Ku Klux Klan Alive and Well Today

March 30, 2013
Written by Janice S. Ellis Ph.D. in
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KKK member and burning cross illustration
The Ku Klux Klan is alive and well today, still promoting racial segregation, hatred and white supremacy. Photo Credit: johnsoncitypress.com

The planned rally in Memphis shows that the Ku Klux Klan is alive and well today. One of the worst vestiges of racism and racial segregation in the south is promoting hate and separateness, still in the 21st Century.

Memphis police have vowed that security will be heavy at the weekend rally, where the white supremacist group plans to protest the renaming of three Confederate parks.

According to the Associated Press, "A North Carolina-based faction of the Klan received a protest permit after the City Council voted to change the names of Nathan Bedford Forrest Park, Jefferson Davis Park and Confederate Park. Forrest was a slave trader, Confederate cavalryman and member of the first version of the Klan."

The council temporarily changed Confederate Park to Memphis Park; Jefferson Davis Park to Mississippi River Park; and Nathan Bedford Forrest Park to Health Sciences Park—all in an effort to be sensitive to the terrible atrocities of the history and practice of racism in the south. A committee has been formed to help the council decide on permanent names for the parks.

According to Toney Armstrong, Memphis Police Director, said Klan members will be fenced off from the anticipated crowd of anti-Klan demonstrators and will be bused to and from the rally site in front of the Shelby County courthouse in downtown Memphis.

Citizens and city officials hope that the protest on Saturday does not turn violent. A family-themed event has been organized by the city, along with tourism development officials, community groups and the chamber of commerce to counter the rally.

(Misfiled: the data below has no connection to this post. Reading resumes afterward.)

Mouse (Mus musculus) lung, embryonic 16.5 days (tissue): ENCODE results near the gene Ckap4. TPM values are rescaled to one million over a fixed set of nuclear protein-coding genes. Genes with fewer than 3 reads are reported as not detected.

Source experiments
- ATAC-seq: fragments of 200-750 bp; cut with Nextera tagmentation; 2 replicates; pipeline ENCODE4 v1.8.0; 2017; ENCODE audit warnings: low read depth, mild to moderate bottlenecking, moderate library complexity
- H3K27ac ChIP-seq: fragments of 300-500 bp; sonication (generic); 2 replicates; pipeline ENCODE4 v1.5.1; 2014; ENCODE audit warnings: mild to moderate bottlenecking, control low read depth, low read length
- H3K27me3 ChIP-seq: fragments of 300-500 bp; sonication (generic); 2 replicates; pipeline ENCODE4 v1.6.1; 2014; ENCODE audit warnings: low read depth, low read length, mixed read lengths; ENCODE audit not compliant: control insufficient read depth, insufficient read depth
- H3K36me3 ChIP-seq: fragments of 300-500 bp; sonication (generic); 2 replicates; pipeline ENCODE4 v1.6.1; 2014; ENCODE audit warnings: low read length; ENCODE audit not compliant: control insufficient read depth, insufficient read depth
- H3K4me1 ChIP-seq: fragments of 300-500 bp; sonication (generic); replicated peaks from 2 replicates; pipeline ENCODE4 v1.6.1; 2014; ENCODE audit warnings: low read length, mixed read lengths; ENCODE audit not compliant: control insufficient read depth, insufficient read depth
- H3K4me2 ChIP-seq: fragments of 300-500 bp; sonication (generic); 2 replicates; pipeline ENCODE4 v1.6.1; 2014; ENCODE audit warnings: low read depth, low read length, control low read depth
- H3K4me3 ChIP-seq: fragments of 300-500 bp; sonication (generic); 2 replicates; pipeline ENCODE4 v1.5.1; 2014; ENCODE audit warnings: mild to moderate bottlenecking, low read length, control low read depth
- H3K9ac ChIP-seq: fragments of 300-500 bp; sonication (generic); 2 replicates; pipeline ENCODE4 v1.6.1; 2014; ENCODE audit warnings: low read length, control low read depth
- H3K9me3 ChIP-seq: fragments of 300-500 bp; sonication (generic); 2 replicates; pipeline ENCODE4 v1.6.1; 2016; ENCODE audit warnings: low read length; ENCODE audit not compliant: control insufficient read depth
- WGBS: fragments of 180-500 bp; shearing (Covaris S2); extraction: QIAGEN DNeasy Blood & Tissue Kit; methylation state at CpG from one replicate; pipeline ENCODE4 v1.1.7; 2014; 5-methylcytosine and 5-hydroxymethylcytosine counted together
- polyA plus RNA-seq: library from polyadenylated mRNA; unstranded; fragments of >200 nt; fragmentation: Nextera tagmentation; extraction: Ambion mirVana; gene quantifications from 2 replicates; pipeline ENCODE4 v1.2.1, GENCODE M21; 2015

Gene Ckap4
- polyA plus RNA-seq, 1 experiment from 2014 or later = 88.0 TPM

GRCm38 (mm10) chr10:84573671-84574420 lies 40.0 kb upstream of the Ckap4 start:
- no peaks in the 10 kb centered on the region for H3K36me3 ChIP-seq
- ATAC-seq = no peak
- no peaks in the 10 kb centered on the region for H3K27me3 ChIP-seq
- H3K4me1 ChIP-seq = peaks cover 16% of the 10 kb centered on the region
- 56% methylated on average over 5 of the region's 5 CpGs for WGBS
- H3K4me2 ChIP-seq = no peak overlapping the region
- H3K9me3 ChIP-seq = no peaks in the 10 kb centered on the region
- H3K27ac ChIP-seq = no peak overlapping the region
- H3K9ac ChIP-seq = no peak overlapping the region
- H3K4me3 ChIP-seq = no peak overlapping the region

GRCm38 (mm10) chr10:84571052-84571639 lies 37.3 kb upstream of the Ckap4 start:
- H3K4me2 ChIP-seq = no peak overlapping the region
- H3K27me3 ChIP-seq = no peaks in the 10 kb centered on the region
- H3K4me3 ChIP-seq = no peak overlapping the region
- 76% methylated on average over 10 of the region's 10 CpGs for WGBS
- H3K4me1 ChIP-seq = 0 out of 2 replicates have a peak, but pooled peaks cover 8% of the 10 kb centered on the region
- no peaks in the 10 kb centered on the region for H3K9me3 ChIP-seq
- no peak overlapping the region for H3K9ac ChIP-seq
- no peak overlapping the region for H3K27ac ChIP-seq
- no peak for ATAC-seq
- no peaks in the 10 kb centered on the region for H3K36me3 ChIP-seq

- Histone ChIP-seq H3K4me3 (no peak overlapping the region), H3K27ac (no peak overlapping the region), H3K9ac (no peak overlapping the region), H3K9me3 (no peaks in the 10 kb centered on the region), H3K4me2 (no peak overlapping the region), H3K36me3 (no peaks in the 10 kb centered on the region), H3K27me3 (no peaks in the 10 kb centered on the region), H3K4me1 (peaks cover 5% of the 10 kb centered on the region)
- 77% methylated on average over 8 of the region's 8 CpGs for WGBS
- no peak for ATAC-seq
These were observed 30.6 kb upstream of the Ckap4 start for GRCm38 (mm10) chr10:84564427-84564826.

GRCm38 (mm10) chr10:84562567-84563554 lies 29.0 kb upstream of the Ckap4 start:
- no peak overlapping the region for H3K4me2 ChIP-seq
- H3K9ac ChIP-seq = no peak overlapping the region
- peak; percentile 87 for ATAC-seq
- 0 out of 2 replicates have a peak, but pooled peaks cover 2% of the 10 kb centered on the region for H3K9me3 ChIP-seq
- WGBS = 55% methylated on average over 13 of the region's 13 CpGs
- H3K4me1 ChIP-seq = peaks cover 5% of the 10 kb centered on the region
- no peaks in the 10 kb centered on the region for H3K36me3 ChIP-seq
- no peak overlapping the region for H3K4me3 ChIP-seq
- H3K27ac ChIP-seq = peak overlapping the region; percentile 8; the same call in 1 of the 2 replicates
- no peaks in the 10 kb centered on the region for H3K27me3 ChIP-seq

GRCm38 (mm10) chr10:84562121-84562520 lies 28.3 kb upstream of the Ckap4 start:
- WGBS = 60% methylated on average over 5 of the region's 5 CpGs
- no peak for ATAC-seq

In an effort to maximize security, a section of the downtown area will be closed off and loaded with officers. In addition, fencing will be placed in front of businesses as added protection.

Nathan Bedford Forrest statue

Armstrong has memories of a Klan rally that occurred in 1998 when he served as an undercover officer. According to the Associated Press, Armstrong recalls that the rally "turned ugly when anti-Klan protesters tossed bottles and rocks at police. Windows were broken out in downtown buildings and police cars. Tear gas was used to disperse the crowd. About 20 people were arrested. Armstrong said he learned from mistakes made by the department 15 years ago and his officers will be better prepared."

Members of the Klan will not be allowed to wear their traditional hood or any masks, after the City Council passed an ordinance banning the wearing of masks for the purpose of civil rights intimidation.

As an extra precaution, Armstrong indicates that officers from his department and other nearby jurisdictions are preparing for the presence of members of other Klan chapters, white supremacist groups, and local gangs to gather and participate in the rally.

"We have a lot of potential powder kegs," Armstrong said Thursday. Armstrong, who is black, said he and other unnamed city officials have received threats in the weeks ahead of the rally.

Armstrong, city leaders and community groups are hoping that the rally is a peaceful one.

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